It is within the realm of civil society that the ethical individual begins to transition into being a citizen.  In civil society the becoming citizen recognizes his civil township or civil society as his family.  Because families are not isolated from each other but part of civil society, where families rise and fall with the success or failure of civil society, to help your civil society is to help your family.  As Hegel says, the family is the first building block of the nation and civil society is the second building block (or as he calls it “root”) of the nation.

Within civil society Hegel talks about the importance of labor.  Civil society naturally produces a division of labor as families and associated citizens are each engaged in laboring tasks to help improve and enhance the organic whole that is civil society.  Hegel did not read Adam Smith (as far as we know) but he theorizes the same idea that Adam Smith did in his Wealth of Nations.  In Section 198 of the Philosophy of Right, Hegel argues that the division of labor is the specialization of labor—“By this division, the work of the individual becomes less complex, and consequently his skill at his abstract work increases, as does the volume of his output.”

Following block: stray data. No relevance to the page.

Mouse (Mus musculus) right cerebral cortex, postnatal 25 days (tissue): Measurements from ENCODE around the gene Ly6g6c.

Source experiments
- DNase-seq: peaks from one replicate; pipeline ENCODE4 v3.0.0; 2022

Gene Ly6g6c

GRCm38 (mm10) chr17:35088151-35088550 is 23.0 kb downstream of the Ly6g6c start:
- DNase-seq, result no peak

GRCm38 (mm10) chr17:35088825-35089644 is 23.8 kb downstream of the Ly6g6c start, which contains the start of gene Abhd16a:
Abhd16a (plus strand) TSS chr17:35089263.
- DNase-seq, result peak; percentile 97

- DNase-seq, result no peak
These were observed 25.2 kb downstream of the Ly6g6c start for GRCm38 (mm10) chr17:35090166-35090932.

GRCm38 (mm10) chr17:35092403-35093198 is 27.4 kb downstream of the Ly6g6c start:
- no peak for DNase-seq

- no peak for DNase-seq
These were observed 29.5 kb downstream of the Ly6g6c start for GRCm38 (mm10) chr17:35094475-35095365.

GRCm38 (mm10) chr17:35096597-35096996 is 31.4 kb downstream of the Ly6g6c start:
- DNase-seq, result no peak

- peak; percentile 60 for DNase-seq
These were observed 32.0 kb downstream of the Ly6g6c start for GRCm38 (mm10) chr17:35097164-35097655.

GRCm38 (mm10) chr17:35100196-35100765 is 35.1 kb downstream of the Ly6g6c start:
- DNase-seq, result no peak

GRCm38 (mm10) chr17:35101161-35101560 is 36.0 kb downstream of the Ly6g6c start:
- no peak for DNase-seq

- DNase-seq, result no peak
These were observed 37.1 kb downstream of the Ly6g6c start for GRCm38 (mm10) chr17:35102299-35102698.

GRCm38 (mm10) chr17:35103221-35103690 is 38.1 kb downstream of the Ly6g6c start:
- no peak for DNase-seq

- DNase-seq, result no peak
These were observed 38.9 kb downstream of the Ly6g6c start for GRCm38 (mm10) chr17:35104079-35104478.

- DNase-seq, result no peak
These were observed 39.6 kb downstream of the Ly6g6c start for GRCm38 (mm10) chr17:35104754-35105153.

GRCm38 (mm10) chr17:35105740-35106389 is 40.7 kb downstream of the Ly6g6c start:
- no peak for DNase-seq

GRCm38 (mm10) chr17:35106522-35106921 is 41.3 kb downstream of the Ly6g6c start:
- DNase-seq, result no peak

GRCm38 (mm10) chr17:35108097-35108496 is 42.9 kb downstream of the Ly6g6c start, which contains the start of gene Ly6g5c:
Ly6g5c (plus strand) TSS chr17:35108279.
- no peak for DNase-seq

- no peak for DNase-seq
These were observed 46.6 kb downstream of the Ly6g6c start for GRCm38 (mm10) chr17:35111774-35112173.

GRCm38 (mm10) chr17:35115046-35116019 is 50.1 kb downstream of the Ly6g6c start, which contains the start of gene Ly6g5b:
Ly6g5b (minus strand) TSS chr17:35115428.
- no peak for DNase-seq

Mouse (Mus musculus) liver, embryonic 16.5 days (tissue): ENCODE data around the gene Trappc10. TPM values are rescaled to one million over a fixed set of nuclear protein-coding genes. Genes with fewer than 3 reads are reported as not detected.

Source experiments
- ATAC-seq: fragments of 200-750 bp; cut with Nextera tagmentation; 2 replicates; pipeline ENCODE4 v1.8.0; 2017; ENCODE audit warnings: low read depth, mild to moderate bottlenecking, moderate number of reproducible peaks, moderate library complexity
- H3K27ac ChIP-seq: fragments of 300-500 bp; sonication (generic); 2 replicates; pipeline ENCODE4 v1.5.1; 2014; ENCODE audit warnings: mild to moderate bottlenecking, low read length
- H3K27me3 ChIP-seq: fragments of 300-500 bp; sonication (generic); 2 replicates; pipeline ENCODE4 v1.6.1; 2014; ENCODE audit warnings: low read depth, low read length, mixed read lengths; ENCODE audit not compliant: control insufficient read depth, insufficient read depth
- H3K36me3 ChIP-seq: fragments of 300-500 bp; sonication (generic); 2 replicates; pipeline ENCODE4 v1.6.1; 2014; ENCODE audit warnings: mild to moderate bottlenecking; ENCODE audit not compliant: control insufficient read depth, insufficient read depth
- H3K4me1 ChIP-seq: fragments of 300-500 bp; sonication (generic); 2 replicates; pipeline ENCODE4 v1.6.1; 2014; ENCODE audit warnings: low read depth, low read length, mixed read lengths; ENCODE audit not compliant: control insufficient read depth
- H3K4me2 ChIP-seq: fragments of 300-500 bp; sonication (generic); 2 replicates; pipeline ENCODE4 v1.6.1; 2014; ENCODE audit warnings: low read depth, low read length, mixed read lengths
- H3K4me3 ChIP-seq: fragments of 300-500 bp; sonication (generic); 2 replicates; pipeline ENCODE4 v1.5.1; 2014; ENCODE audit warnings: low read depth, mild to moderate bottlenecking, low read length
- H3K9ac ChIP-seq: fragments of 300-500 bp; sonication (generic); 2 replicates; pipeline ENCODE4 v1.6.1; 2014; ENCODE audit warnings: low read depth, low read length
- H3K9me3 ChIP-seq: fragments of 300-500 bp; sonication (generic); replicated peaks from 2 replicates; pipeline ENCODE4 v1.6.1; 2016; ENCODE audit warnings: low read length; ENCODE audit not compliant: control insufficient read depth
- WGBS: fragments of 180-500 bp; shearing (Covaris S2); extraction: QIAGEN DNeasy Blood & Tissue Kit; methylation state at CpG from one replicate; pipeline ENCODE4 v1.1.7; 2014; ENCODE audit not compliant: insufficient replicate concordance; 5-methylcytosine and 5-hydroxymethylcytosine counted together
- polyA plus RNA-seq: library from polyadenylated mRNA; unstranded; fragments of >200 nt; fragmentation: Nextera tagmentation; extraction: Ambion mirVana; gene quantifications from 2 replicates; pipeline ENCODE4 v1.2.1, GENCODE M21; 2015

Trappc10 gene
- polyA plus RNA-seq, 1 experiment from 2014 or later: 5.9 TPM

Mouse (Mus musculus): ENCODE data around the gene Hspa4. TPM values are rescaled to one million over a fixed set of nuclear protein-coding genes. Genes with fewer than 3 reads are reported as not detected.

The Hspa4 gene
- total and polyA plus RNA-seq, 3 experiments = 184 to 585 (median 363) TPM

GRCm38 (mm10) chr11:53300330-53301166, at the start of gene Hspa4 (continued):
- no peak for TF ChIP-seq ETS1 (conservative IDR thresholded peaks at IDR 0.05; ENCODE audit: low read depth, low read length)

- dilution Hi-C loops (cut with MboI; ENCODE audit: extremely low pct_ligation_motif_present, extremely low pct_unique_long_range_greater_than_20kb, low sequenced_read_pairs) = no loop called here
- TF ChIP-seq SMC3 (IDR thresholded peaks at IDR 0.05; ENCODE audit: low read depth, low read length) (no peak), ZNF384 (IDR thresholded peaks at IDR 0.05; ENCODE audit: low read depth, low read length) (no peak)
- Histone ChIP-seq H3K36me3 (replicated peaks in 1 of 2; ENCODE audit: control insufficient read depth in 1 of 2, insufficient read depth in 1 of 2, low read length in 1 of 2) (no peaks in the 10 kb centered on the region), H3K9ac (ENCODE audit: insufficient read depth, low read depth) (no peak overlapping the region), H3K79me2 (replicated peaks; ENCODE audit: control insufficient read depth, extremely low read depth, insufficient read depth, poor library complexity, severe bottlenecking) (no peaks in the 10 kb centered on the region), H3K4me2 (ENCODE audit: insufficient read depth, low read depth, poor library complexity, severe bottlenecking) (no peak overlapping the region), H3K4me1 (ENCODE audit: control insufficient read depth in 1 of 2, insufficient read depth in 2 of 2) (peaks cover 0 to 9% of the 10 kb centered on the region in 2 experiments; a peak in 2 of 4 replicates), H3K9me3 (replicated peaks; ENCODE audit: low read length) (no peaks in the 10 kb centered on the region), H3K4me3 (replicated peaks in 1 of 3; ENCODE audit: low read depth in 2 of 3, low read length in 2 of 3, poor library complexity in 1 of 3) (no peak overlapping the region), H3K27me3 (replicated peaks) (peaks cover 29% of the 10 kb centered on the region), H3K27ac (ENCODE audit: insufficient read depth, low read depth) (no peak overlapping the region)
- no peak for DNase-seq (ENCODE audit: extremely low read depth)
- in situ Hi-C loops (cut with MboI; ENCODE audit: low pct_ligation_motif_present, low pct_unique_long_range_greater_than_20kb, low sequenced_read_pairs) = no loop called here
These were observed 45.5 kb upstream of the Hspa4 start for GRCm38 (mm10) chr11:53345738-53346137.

Through the division of labor and labor specialization, a man finds his place in society and begins to excel at his work which brings him fulfillment but also brings greater fulfillment to civil society as his work improves and is able to produce a greater quantity of goods or superior products which helps improve the rest of civil society.  This is Hegel’s “finding one place” in the society concept.  Through the division of labor individuals will figure out what they excel at and therefore live in better accord with their nature while also improving and benefiting the civil society which, in turn, also means they’re improving the lives of their families which was their first immediate bond of duty.  Hegel even envisions the day when man will become so specialized that his job will be overtaken by a machine and he will be able to enjoy the rest of life in leisure, reaping the fruits of his hard work.